Friday, May 30, 2014

What now is the point of the LibDems ?

The Party is called the Liberal Democrats. The "Democrats" bit comes from the SDP and so do, or did, many of its supporters and some of its leaders like Vince Cable and Shirley Williams. The SDP was Anti Conservative and only Anti Labour in regret. SDP had only one reason to exist - to promote Social Democratic values when it saw Labour as being too hard Left. Under Kinnock and especially Blair/Brown Labour moved to the centre Left and in effect became the SDP in all but name ! It still is. "Red Ed" is a preposterous inaccuracy. The Labour Party Miliband leads is Social Democratic rather than Socialist.

The LibDems in opposition were mostly "Labour Lite" - although on some issues they were actually a bit to the Left of Labour when the latter was in Government. Their opposition to the Blair wars in Iraq and Afghanistan was principled and got them a fair bit of support. In the 2010 General Election Nick Clegg ran a good campaign positioning himself as the energetic Left of Centre alternative to the exhausted Gordon Brown. If you didn't like the Conservatives, and you'd grown tired of Labour the LibDems were a rational alternative. Or so it seemed. Young (especially), softer Left and (especially as well) people with a good education voted LibDem in large numbers. The secured 23% of the vote (although "only" 57 or 6.5% of the seats in the House of Commons).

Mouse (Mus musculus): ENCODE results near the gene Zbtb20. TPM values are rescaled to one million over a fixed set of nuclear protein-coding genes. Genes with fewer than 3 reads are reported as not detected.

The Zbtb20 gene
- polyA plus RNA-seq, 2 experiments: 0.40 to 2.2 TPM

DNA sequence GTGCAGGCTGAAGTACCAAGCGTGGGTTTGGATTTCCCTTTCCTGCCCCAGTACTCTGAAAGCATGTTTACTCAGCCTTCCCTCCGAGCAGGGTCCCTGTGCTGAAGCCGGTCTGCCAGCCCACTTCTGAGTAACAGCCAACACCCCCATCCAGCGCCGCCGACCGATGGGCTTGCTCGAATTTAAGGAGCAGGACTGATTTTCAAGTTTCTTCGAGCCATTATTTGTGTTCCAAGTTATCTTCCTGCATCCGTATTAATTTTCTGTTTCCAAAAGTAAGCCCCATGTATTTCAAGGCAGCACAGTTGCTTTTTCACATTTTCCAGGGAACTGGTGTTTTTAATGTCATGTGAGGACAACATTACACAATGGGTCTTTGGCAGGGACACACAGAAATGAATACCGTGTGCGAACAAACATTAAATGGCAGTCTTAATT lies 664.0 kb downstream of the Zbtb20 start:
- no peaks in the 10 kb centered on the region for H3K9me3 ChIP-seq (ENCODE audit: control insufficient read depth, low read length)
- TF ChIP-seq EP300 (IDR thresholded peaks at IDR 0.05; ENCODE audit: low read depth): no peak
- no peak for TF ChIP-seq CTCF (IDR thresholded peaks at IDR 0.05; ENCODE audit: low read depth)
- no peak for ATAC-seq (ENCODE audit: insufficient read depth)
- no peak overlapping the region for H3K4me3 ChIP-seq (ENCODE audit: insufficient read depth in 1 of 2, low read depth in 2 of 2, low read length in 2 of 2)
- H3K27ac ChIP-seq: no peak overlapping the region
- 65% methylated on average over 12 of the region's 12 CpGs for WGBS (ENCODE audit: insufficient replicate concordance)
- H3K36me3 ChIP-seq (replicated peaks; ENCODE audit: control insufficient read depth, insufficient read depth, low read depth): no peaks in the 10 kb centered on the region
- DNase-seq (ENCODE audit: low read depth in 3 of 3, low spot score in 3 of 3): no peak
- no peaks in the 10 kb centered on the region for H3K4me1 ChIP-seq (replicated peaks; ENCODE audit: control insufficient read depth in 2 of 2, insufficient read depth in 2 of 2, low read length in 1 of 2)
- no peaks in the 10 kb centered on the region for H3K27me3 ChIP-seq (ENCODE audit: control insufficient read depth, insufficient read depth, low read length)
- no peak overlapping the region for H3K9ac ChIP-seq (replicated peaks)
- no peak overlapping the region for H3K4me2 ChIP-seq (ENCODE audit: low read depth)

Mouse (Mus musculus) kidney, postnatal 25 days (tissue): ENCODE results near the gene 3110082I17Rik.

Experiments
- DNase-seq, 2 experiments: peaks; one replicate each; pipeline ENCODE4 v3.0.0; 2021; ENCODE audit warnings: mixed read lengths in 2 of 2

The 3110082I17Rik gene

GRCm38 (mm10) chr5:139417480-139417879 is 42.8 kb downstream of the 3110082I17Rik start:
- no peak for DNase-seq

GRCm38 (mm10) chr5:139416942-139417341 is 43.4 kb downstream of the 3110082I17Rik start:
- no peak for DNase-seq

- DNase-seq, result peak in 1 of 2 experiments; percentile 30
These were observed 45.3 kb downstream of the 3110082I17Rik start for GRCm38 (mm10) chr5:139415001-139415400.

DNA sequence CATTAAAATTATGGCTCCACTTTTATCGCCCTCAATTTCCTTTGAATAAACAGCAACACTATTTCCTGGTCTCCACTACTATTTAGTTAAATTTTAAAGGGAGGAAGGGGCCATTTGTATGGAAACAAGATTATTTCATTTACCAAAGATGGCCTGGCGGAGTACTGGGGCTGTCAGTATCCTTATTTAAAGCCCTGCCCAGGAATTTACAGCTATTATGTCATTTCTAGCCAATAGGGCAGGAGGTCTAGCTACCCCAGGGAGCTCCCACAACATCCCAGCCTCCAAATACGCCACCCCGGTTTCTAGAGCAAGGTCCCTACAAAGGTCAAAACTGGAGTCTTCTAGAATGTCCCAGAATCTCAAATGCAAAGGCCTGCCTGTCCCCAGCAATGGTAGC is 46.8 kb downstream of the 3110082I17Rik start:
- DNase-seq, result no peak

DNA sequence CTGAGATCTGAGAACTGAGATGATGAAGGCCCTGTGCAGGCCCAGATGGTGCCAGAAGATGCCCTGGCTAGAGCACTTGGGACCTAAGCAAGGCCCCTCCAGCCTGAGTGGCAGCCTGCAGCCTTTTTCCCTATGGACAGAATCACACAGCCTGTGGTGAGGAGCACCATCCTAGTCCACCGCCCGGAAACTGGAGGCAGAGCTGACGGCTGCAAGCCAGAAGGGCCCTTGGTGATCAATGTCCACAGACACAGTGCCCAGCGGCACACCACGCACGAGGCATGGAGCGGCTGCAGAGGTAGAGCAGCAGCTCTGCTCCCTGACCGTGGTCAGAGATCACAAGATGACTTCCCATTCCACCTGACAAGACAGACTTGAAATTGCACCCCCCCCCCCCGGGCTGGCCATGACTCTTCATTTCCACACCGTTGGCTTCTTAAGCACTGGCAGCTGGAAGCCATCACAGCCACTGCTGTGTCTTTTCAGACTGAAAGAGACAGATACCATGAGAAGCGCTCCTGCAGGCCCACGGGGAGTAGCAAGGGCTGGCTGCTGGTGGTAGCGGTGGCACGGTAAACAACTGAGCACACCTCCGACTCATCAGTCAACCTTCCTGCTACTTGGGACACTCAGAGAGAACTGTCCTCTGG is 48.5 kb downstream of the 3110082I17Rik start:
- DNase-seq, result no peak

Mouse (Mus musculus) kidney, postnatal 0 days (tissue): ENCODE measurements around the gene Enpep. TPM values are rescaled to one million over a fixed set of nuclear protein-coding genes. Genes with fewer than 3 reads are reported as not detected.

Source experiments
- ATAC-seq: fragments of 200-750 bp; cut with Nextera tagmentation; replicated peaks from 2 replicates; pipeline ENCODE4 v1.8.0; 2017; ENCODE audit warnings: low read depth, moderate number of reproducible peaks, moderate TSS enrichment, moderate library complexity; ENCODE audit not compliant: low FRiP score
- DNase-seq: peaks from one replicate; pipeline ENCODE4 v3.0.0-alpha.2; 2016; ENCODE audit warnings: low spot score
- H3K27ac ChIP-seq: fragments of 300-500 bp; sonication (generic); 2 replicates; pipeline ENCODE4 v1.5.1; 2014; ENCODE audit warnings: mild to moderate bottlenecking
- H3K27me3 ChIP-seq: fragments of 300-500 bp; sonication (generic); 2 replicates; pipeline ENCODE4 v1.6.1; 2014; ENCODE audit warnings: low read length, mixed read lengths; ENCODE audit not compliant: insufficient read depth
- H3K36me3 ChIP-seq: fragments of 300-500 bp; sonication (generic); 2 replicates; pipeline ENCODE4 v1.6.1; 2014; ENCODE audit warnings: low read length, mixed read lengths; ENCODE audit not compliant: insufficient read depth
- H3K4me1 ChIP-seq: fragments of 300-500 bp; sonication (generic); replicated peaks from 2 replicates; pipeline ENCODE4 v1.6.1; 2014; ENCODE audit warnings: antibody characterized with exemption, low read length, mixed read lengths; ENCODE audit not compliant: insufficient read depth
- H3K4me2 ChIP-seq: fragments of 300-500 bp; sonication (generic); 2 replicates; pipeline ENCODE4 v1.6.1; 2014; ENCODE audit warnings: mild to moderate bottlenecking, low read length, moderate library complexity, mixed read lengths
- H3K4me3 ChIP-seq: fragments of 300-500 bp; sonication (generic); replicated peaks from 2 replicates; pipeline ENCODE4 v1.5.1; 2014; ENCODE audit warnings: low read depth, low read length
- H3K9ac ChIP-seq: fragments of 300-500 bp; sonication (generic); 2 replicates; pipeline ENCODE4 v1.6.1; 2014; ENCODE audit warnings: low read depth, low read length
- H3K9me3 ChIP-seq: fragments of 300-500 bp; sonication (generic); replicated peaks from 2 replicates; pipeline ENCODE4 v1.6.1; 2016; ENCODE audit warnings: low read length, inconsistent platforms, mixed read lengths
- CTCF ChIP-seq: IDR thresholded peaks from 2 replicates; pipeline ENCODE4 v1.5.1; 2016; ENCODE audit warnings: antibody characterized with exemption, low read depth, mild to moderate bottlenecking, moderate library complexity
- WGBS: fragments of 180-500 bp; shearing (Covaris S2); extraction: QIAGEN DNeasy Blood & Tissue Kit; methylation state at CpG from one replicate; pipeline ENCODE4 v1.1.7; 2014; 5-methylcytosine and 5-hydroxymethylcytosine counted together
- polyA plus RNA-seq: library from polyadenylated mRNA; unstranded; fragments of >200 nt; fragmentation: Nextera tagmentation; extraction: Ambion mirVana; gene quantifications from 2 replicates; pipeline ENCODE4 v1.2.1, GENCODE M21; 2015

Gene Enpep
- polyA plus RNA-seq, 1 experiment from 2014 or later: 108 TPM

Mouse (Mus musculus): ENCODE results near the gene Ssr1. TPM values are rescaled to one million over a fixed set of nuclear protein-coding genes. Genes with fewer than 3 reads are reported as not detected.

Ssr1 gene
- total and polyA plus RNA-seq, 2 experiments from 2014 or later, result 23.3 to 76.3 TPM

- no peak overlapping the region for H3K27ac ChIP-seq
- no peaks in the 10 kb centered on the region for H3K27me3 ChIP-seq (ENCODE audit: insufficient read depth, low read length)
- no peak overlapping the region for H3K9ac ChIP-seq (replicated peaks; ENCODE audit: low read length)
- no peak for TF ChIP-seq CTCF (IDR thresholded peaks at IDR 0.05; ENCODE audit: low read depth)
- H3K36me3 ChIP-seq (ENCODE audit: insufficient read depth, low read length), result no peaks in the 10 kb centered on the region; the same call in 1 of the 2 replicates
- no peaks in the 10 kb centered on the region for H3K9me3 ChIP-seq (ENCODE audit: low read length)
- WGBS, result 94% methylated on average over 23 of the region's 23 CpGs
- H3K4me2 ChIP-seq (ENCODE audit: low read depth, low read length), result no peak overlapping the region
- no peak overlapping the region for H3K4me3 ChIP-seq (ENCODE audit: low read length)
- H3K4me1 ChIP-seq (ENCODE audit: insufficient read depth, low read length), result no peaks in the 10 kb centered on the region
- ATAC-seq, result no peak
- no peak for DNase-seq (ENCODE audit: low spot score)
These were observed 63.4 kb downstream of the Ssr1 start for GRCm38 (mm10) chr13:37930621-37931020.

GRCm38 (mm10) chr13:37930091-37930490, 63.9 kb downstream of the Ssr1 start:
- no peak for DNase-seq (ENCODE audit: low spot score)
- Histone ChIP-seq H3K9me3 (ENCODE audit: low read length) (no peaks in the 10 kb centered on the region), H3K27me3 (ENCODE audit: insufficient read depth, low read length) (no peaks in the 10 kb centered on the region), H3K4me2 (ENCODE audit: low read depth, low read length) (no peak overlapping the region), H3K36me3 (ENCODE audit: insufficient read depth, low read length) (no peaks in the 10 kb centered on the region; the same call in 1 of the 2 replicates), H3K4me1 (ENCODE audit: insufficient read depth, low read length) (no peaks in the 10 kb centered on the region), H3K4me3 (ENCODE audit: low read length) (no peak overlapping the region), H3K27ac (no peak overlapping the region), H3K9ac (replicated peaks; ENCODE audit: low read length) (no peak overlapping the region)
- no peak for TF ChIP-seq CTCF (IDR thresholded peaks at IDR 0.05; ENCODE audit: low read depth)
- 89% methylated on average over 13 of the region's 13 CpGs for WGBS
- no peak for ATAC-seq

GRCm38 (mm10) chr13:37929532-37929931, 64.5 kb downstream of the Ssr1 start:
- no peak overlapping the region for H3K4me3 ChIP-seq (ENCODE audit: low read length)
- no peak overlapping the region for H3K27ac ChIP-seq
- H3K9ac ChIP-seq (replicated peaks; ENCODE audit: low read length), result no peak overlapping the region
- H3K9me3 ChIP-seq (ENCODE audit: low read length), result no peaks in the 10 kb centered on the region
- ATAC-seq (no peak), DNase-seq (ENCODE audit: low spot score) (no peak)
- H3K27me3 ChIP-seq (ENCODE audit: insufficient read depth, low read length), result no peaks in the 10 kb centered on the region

To enter into Coalition with Cameron's Conservatives ran contrary to LibDem values and history. The political spectrum in Britain ran, in 2010, from the Far Right (BNP/UKIP) through the Right and Centre Right (Conservatives) and then crossed the Right/Left divide into LibDem, Labour and Green Party territory. There was certainly a soft centre potential policy consensus embracing mainstream Conservatives, who under Cameron ran the Party, the LibDems and much of "New" Labour. But nevertheless there was a quite strong line down the middle dividing Left and Right. If there was to be a Coalition it seemed illogical to cross that line. Which meant, effectively, that the only Coalition option was a left of centre one - one that for old SDP members like me was the highly desirable realignment of the Left we had yearned for. A LibLab pact. A Coalition between the Labour Party and the Liberal Democrats. It would, with only 315 seats to Cameron's 305, have probably struggled. But the ideological logic of it would have made sense and few voters from either of its constituent Parties would, I think, have objected.

The Coalition runs counter to everything the SDP stood for. The economic Liberal wing of the LibDems - Clegg, Laws, Alexander and the rest wanted it. But many of us ordinary LibDem voters, especially like me with SDP previous, did not. The compromises the LibDems made to their "values" to be able to form and then sustain the Coalition made one wonder whether those values meant anything at all. The 2010 LibDem manifesto was largely ignored by them in government. Did they put checks on the wilder Rightist policy ambitions of the Tories? I doubt it. Danny Alexander, David Laws and Nick Clegg behaved like straight down the middle economic Conservatives. Vince Cable did little or nothing to suggest that he was anything but a free market Tory at heart, despite his long history in Labour and the SDP. The Coalition ministers like Cable took to the pleasures of Power as if to the manor born - they couldn't believe their luck!

I see no need for the LibDems any more. The Cleggites can make their home in the Conservative Party and we ex SDP folk can return happily to Labour. The protest vote element of the LibDems (always important) has gone to the vile bigots of UKIP - this may be Clegg's enduring legacy. In the run up to the 2015 General Election the Tories will claim that the "successes" of the Government are Conservative successes and the failures are entirely attributable to the shackles of Coalition. And the LibDems? Well you work it out...!


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